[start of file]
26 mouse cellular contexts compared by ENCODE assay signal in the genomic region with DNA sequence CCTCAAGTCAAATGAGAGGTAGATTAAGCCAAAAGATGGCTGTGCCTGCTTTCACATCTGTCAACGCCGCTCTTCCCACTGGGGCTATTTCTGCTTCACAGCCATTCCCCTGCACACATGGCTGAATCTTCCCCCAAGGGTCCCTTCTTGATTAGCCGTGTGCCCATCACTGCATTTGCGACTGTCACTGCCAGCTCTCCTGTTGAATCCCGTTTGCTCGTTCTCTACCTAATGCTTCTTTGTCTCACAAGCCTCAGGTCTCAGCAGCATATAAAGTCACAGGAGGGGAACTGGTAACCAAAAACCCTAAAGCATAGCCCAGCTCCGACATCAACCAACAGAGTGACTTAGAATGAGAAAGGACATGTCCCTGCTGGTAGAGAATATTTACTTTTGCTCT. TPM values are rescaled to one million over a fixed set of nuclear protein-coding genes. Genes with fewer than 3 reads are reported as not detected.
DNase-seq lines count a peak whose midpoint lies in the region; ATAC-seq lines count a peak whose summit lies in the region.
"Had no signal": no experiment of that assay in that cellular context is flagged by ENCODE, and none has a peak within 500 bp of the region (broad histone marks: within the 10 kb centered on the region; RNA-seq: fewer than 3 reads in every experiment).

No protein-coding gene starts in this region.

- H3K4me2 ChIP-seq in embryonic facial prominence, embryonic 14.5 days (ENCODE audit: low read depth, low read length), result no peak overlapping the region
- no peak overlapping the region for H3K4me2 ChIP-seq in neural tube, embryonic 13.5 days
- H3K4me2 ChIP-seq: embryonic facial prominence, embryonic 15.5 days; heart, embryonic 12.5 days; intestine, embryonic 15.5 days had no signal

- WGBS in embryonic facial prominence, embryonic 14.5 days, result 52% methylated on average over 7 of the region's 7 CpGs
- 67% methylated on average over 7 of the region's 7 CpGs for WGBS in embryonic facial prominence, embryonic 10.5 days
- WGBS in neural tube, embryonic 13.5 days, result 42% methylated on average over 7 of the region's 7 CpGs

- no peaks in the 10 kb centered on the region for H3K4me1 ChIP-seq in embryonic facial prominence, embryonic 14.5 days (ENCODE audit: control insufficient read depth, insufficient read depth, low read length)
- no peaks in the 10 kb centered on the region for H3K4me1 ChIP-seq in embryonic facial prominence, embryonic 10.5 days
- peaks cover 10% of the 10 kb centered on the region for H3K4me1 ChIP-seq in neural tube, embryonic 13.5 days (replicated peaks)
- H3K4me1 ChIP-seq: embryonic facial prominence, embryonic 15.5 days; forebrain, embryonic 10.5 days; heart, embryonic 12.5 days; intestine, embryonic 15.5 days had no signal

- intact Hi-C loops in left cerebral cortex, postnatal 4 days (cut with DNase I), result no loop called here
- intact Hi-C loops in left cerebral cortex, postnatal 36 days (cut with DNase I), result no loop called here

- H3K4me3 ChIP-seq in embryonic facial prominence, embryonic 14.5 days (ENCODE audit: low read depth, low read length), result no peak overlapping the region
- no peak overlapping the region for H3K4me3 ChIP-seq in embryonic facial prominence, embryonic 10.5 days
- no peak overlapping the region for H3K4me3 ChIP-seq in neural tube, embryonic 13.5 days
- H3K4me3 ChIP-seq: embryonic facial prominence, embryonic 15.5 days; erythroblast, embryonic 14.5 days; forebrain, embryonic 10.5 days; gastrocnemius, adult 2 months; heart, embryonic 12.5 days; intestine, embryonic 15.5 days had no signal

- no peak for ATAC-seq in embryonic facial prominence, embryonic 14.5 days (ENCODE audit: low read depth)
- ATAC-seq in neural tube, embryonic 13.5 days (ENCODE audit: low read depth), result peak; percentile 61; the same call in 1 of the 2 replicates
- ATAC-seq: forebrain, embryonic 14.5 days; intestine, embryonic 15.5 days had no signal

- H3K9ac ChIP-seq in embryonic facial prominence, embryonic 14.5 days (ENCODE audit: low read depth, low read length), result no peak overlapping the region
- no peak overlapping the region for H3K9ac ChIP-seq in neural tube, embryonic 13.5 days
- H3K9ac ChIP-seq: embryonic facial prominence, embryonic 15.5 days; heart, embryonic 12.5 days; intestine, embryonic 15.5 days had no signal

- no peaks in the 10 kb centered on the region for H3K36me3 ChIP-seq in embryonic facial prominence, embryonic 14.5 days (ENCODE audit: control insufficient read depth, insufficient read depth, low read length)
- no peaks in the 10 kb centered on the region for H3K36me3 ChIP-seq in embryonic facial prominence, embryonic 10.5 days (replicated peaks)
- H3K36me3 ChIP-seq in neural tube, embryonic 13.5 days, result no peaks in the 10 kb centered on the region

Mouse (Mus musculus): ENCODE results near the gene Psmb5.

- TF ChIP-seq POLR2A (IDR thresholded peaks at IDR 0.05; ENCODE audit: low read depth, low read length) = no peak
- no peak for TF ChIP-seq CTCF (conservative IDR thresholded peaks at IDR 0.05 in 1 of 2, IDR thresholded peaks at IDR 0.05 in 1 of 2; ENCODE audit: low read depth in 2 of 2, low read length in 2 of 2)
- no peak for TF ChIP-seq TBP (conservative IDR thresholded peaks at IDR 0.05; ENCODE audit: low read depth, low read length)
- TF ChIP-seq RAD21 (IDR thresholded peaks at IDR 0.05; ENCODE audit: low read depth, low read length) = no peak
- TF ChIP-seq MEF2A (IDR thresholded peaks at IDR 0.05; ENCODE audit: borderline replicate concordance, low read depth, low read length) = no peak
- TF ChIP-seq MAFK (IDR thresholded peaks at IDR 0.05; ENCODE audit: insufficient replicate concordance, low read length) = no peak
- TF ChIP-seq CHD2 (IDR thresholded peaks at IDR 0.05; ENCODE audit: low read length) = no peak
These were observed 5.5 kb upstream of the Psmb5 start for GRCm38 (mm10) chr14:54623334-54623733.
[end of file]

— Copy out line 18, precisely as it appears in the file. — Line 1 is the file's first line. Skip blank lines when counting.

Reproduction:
- no peak overlapping the region for H3K4me3 ChIP-seq in embryonic facial prominence, embryonic 10.5 days